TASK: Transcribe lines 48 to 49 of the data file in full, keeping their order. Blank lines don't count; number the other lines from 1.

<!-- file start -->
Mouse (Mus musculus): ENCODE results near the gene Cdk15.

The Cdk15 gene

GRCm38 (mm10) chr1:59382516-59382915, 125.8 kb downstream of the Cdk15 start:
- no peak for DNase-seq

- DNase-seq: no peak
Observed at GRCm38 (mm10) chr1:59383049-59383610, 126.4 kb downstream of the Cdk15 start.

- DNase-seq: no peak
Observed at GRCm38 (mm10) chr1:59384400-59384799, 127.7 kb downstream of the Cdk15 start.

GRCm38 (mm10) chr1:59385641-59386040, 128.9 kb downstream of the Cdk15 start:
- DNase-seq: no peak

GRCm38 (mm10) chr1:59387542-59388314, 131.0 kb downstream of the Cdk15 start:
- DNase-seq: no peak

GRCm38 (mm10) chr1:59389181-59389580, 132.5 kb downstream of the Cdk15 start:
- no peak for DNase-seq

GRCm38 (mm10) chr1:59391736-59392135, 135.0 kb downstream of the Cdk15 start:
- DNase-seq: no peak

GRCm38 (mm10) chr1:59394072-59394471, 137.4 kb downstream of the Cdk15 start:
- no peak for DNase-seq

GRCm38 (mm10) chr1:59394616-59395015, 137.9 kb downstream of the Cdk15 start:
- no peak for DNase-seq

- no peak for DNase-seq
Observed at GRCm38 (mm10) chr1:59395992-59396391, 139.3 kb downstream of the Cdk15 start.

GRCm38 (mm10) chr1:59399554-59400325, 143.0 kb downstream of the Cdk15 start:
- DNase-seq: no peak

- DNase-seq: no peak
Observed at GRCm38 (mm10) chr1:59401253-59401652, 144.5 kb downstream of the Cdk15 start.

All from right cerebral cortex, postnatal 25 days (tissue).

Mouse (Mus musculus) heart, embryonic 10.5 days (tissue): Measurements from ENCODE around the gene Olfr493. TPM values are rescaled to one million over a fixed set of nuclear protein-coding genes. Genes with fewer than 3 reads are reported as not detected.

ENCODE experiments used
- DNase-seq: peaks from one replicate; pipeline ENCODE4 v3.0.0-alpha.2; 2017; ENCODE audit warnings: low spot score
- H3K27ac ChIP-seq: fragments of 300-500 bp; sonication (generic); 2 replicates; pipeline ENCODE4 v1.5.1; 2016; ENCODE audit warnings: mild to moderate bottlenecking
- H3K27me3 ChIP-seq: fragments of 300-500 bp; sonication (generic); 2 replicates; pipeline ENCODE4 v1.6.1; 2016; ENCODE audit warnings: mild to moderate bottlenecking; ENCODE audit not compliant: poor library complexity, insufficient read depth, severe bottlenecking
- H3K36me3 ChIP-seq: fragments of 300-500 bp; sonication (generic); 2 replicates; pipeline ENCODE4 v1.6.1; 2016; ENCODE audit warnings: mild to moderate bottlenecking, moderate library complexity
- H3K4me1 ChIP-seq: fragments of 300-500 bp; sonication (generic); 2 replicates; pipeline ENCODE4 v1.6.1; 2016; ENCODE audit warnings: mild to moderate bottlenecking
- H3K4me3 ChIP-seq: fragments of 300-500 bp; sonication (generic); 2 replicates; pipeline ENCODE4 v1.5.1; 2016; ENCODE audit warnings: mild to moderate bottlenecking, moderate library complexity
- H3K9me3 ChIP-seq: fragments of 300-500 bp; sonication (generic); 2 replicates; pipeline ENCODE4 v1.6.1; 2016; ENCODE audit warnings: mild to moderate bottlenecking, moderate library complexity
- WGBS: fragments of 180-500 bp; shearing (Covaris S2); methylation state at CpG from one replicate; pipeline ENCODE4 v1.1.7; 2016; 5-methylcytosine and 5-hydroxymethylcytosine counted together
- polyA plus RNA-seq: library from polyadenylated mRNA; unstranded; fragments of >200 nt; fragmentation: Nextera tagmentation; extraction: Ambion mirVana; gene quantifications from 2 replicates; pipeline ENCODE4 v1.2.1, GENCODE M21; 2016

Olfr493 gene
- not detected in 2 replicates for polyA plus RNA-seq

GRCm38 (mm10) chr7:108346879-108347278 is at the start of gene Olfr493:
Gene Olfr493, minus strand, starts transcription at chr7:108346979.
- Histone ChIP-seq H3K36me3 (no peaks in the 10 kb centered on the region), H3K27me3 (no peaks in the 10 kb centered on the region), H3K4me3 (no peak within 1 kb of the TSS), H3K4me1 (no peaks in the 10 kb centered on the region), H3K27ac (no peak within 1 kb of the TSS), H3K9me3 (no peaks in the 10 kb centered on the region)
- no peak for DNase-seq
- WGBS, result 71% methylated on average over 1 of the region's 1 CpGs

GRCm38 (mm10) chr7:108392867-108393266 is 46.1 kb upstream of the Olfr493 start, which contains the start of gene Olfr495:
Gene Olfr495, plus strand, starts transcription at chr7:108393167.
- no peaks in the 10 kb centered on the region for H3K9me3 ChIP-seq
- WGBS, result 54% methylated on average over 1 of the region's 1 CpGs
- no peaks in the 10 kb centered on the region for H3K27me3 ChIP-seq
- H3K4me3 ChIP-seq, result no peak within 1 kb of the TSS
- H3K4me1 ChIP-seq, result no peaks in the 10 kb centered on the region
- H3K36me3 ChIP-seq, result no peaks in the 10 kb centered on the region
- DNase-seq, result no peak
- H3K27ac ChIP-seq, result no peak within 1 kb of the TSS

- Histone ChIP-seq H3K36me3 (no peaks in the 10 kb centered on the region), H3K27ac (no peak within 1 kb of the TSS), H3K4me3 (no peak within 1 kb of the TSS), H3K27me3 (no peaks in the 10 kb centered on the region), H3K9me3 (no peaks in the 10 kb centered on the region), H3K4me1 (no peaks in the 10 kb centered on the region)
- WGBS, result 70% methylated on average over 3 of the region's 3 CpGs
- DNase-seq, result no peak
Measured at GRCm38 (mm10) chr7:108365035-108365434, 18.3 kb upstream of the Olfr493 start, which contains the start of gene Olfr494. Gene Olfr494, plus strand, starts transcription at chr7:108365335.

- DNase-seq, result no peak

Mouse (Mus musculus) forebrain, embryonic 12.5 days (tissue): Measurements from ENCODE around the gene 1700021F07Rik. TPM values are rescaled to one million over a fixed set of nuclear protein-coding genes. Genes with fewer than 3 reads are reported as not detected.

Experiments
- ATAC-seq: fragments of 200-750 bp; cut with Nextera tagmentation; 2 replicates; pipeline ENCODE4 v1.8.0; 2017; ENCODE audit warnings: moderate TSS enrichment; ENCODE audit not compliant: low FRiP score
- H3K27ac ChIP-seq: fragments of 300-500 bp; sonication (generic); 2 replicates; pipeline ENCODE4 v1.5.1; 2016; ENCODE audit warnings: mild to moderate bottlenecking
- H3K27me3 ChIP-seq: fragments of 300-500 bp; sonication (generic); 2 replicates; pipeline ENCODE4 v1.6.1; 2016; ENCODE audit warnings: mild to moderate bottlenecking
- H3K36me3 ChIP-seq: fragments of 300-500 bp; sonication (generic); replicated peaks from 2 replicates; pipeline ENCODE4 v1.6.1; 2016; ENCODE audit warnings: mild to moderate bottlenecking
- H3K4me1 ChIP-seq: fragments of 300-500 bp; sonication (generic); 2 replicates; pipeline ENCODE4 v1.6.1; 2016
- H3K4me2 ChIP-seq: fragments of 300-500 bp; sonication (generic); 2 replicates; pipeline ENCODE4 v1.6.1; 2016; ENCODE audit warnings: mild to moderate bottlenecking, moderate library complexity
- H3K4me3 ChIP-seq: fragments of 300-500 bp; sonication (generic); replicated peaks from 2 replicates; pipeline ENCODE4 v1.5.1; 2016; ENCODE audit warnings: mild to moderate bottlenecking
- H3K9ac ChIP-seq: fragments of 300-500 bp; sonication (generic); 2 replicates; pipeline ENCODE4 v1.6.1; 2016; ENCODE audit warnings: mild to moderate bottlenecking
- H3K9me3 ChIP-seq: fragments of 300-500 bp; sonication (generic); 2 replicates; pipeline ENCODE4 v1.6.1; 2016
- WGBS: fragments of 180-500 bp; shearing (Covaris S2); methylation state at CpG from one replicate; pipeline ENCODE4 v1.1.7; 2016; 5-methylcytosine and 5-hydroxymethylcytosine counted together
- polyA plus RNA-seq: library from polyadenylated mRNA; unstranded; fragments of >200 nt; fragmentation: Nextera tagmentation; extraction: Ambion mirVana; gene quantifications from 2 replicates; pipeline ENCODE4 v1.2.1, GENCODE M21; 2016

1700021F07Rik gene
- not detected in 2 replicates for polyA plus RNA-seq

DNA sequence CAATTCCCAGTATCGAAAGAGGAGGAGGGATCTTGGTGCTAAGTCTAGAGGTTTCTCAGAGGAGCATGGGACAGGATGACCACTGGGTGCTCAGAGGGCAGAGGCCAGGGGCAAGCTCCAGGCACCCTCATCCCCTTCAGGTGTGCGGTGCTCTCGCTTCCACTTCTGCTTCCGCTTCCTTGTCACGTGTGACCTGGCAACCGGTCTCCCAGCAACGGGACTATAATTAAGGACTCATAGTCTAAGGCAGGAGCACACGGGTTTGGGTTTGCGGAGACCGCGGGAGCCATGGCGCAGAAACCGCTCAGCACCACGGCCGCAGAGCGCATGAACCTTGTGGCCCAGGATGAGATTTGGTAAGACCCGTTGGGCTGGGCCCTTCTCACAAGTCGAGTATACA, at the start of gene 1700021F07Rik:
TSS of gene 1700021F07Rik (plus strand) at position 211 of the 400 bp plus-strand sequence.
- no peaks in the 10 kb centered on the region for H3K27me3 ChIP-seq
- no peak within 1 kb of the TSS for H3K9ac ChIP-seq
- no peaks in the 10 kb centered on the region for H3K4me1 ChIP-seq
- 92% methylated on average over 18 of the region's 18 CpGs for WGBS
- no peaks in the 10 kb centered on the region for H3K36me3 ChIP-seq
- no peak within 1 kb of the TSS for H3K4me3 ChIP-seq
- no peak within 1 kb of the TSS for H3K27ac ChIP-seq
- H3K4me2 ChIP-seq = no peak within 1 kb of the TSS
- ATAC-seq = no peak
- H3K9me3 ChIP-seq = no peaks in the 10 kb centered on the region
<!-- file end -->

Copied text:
- no peaks in the 10 kb centered on the region for H3K9me3 ChIP-seq
- WGBS, result 54% methylated on average over 1 of the region's 1 CpGs